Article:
By: V4 Agency
Following talks in Moscow on Friday, Hungarian foreign minister told the Rusian press that Hungary was ready to implement any vaccine approved and authorised by the national regulatory board, including Russia’s Sputnik V vaccine.
Hungary has purchased two million doses of the coronavirus vaccine from Russia, Hungarian Foreign Minister Peter Szijjarto announced on Friday after talks with Russian Foreign Minister Sergey Lavrov in Moscow.
In an interview with Russian business portal rbc.ru, Szijjarto confirmed that Hungary is seeking to use the Russian vaccine due to the EU’s vaccine procurement difficulties.
There is growing criticism about the EU’s joint coronavirus vaccine procurement, a process coordinated by the European Commission….
The Hungarian foreign minister told the portal that it was unacceptable that the vaccination process had become a political issue.
He went on to explain, “to be honest, it makes no difference to me which vaccine we use as long as it is approved by the Hungarian national authority. Be it Chinese, Russian, American – it just doesn’t matter.” He also noted that about 90 per cent of Hungarians have at least once in their lives been inoculated with a vaccine of Russian origin.
The Hungarian foreign minister, who himself had already recovered from the Covid-19 infection last November, talked about taking the jab when it will be the government members’ turn to do so. Regarding the rollout of inoculation, he said that once staff in health care facilities and nursing homes were protected, a broader phase of vaccination would include people over the age of 60 and those with chronic comorbidities. To date, more than one million Hungarians have pre-registered to receive the vaccine, the minister said.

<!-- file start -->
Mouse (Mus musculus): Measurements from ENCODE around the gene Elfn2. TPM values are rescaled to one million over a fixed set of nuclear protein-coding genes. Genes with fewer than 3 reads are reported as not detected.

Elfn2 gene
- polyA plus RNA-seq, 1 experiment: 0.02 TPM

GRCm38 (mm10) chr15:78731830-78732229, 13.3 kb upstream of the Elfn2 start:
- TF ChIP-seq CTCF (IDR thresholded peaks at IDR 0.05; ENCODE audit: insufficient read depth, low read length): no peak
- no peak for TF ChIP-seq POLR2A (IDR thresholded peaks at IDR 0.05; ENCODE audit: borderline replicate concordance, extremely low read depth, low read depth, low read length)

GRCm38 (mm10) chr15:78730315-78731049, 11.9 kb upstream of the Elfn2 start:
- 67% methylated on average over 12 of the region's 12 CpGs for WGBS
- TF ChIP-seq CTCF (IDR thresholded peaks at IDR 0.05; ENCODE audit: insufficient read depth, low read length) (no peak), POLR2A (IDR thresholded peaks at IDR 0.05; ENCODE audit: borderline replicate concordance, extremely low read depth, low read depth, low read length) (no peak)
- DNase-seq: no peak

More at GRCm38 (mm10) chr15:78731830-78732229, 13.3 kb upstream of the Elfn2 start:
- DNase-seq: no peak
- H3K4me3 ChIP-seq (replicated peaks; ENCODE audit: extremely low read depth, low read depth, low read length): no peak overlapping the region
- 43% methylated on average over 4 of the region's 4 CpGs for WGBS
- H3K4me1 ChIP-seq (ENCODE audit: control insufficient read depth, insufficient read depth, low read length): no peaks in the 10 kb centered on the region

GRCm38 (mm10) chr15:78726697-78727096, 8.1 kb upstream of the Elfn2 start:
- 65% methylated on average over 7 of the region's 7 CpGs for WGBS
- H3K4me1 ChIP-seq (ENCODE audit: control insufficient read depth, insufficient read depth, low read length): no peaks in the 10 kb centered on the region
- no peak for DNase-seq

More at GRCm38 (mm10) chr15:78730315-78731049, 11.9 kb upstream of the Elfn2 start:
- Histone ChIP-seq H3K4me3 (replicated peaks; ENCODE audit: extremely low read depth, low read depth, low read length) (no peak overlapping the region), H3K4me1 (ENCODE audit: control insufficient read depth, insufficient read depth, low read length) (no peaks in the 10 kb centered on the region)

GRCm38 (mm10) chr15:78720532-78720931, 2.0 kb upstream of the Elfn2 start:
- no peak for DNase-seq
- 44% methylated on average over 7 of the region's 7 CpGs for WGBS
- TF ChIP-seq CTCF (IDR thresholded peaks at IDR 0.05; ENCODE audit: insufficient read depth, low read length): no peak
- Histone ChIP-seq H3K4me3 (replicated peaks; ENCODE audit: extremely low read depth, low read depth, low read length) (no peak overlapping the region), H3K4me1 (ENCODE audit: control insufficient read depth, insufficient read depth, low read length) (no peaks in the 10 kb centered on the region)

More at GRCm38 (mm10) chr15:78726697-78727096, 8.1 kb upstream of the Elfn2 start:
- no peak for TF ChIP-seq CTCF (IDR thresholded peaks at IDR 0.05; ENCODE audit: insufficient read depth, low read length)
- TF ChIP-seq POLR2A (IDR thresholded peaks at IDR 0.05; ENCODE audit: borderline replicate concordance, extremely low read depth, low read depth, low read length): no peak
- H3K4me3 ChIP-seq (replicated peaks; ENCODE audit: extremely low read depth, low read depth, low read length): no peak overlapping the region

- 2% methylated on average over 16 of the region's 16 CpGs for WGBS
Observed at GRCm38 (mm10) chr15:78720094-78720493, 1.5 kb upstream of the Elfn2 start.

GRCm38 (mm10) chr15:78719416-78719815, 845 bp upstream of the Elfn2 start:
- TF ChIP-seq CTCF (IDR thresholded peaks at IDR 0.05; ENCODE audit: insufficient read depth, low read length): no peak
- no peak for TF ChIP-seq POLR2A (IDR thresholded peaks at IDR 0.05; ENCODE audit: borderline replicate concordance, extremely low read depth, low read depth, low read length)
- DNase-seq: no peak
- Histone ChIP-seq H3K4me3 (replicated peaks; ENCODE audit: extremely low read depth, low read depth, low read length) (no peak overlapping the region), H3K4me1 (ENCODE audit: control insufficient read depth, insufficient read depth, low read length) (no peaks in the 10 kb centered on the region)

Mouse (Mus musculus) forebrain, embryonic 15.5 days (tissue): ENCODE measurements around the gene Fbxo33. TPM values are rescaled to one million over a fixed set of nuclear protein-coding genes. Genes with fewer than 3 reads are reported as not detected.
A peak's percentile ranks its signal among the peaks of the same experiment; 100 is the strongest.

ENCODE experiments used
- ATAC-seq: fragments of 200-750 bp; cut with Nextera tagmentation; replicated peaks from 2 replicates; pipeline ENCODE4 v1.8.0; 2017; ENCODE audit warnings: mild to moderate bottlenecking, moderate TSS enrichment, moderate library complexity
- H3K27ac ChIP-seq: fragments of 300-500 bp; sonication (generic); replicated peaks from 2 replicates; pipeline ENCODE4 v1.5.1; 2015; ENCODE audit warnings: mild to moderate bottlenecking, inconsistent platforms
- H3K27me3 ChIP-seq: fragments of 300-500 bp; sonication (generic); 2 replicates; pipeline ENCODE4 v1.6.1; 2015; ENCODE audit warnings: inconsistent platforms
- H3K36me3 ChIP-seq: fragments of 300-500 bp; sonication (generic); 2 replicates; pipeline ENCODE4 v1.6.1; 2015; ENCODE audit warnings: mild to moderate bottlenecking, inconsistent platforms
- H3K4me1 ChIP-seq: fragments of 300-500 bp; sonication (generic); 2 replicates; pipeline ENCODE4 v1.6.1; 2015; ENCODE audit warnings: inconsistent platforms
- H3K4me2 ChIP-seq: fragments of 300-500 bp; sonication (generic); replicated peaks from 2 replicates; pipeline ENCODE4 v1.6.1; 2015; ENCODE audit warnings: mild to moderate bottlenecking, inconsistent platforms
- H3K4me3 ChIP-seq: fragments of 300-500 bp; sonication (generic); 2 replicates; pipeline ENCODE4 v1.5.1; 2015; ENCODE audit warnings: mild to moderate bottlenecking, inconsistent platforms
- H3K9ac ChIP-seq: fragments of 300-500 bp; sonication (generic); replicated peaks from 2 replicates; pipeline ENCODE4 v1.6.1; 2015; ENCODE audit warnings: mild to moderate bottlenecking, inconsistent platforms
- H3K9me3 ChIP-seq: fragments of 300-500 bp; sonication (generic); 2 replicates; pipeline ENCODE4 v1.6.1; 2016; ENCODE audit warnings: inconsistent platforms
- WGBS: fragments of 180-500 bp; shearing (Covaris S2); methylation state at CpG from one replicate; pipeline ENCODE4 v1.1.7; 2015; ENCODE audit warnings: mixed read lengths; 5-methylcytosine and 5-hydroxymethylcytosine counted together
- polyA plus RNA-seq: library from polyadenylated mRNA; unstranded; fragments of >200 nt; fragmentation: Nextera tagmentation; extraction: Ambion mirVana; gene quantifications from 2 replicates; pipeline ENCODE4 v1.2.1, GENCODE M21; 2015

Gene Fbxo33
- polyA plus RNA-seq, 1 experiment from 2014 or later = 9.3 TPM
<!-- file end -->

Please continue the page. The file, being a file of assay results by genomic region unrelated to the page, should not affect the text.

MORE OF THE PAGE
Szijjarto emphasized that he valued the experience of Russian scientists in the field of medicine and also fully trusted the decision of the Hungarian national pharmaceutical authority to green-light Sputnik V and authorize its emergency use. He underscored his view by recalling that the relevant Hungarian board had carried out a thorough investigation prior to authorisation, with specialists visiting the Russian manufacturing plant twice, as well as meeting and consulting with relevant Russian experts.
Mr Szijjarto stated that the process of centralized procurement of coronavirus vaccines by the European Union had slowed down considerably, and the number of vaccines shipped to Hungary was merely a fraction of what was needed.
The agreement reached for delivery of the Sputnik V vaccine to Hungary is the result of long and difficult negotiations between the two countries, the Hungarian foreign minister told RBC reporter Evgeny Pudovkin.
Under the agreement, Russia will deliver in stages with the initial shipment due in Hungary within thirty days. This first batch will provide for the protection of 300 thousand people, to be followed by a second shipment enough for another half a million people in the next 30 days, and a third shipment 30 days later to vaccinate another 200 thousand people.